Wondering what your puppy should be doing at 8 weeks or 10 weeks, or a little later at 4 months or 5 months?
It is very tempting to get carried away with puppy training. These little Labradors are so willing to please and such fun to be around. But it is important to go at a ‘happy’ pace.
Obviously we don’t want to be ‘correcting’ tiny puppies. And this can easily creep in if we ask too much too soon.
So what should we be doing with a puppy at two or three month’s old?
What are the stages in training that a puppy should pass through? No two trainers will ever agree exactly on this one!
An approximate schedule
I cannot tell you what you should do with your puppy except to give the above general advice. But it might help to see what I currently do with mine.
This may not be exactly the same for each Labrador puppy, especially with retrieving.
However, it gives you a rough idea. Please note that housetraining/cratetraining is not included:
- Follow me: Encourage the puppy to walk after me and keep close to me outdoors, by walking a few steps one way, and a few steps another. Constantly changing direction. Stopping frequently for cuddles and rewards.
- Recall: Lots of puppy recall ‘phase one’ training. This means I blow the recall whistle whenever the puppy runs towards me, no compulsion, and no whistle unless the recall is already underway.
- Socialisation: Lots (almost daily) of outings to different places rural and urban (carried) Visits to family and friends.
- Bite inhibition: Discourage hard biting, allow mouthing
- Walk next to me: Introduce clicker heel to get the puppy walking alongside me in the heel position on my left hand side.
- Recall: Now I start introducing the whistle as a ‘signal’ to trigger the recall. I still give the puppy lots of encouragement by running away as soon as I blow the whistle.
- Socialisation: More socialisation, at least twice a week to busy public places
- Bite inhibition: Discourage hard biting, allow gentle mouthing
- Retrieving: Encourage chase and pick up (retrieve drive)
- Walk on a lead: If she is ready for this, I start to slip a lead over the puppy’s head for very short periods as she walks next to me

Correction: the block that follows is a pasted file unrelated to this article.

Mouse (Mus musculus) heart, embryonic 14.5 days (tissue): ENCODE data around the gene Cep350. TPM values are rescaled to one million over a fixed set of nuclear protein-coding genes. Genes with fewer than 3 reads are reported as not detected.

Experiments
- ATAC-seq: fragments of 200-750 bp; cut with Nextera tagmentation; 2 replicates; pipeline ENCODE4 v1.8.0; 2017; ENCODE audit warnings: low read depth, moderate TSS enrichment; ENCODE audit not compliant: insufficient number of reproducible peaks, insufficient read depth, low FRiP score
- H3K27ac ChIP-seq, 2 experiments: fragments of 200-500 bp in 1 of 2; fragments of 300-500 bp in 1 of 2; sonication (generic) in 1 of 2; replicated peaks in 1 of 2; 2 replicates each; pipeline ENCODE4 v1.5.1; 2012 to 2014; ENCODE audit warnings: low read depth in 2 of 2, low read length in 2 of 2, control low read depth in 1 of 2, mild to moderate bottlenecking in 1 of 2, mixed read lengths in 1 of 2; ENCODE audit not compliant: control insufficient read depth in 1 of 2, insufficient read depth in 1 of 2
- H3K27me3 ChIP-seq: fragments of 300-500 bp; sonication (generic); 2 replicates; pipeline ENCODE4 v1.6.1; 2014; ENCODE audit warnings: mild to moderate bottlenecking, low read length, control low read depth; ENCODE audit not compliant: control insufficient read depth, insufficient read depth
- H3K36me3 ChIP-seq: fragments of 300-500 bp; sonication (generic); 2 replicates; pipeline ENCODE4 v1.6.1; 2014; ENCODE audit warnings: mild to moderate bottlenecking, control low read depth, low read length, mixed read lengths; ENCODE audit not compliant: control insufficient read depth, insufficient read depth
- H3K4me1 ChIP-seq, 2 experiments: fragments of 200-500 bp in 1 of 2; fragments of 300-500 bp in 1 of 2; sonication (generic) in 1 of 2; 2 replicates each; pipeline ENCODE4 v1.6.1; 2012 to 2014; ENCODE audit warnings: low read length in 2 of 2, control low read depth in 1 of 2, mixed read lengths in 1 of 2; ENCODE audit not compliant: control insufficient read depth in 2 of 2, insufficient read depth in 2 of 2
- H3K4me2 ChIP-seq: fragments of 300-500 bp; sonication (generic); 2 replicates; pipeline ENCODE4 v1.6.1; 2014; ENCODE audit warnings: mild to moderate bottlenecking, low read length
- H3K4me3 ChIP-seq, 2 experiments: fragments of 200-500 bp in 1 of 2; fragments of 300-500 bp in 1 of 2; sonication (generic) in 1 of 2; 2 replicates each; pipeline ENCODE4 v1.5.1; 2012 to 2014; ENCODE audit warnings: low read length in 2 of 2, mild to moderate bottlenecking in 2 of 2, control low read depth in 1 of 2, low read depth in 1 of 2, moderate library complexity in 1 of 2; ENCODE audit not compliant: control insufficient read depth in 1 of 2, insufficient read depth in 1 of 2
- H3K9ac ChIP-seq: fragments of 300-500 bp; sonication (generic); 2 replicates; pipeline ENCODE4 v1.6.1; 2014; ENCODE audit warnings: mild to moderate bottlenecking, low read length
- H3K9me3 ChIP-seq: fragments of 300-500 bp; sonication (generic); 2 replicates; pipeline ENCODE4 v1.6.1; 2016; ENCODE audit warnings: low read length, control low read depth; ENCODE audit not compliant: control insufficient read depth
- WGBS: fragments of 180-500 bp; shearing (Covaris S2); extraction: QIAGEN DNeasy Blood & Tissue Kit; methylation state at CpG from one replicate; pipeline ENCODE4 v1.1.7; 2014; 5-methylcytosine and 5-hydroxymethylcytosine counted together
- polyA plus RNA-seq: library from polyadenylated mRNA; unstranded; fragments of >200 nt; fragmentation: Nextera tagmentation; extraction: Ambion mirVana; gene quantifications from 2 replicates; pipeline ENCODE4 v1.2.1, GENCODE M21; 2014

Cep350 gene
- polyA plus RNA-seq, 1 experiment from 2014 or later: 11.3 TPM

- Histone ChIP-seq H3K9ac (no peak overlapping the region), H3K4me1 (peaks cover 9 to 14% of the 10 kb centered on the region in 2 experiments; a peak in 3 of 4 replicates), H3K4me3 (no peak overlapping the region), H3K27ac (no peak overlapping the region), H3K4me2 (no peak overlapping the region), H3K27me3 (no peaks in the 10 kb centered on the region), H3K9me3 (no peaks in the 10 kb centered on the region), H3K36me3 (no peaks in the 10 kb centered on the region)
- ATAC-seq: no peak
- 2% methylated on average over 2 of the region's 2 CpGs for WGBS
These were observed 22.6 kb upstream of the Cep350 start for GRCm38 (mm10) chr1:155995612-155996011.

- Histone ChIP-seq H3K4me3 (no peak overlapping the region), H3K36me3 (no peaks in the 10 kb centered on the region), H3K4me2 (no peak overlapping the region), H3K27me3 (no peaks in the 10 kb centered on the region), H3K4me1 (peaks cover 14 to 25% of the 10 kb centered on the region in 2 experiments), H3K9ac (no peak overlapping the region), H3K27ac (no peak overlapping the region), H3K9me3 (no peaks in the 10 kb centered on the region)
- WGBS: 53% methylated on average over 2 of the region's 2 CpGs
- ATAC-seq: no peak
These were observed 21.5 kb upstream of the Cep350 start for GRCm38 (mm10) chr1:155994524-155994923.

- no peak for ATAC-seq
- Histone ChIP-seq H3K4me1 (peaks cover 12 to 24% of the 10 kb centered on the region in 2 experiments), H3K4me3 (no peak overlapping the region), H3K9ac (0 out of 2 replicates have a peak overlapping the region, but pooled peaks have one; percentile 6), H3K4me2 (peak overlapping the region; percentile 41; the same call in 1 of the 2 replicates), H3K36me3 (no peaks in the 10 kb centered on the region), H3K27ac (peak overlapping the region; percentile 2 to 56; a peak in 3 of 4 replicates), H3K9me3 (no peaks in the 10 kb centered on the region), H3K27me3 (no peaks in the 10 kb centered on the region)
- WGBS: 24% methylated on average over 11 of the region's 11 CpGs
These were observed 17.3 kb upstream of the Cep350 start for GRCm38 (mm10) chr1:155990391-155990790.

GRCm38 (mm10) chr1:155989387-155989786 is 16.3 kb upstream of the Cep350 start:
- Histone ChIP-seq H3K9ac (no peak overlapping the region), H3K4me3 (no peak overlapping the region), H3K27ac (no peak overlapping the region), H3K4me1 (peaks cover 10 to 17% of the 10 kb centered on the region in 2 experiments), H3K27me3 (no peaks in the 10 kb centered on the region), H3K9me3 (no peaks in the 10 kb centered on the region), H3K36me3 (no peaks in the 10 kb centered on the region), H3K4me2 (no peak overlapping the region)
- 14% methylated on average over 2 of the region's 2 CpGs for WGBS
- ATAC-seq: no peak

- Recall: Puppy recall continues, reduce my run to a walk, avoid any distractions. Still frequently blow the recall whenever the pup runs towards me of her own free will.
- Socialisation: From ground level (after vaccination). Attend events/take into town. No other lead walking at all
- Bite inhibition: No biting, gentle mouthing allowed.
- Retrieving: Continue to build drive.
4 – 5 months
- Heel: begin to practice heel work more purposefully. Add mild distractions
- Recall: Fade additional cues. Begin to whistle the pup and stand still. Add mild distractions.
- Socialisation: One or two short outings into crowded/public places
- Bite inhibition: No more mouthing. Clicker train to polish this in more mouthy puppies.
- Sit/stay: Simple short duration sits, in low distraction environment
5 – 6 months
- General obedience: Gradually advance the ‘heel’ and ‘sit’. Gradual introduction of distractions
6 months onwards
- Advanced training begins in earnest
Some people train a good deal faster than this and achieve quite impressive results with quite small puppies. I come from an era where gundog puppies were left ‘untouched’ until 8 or 9 months of age. They were given time to mature and just be puppies before training commenced.
This was partly because training methods were much harsher in those days. These days I tend to do more with each puppy at a younger age, but there is also some virtue I think, in not expecting too much.
Early starters don’t get there faster
As far as I’m aware, there is no evidence to suggest that puppies that are ‘hot-housed’ from an early age, make more obedient, or better mannered dogs.
So don’t worry about rushing your Labrador into ‘school’ at eight weeks old.
You have plenty of time to enjoy your puppy and work slowly through a gentle but effective long term training programme.
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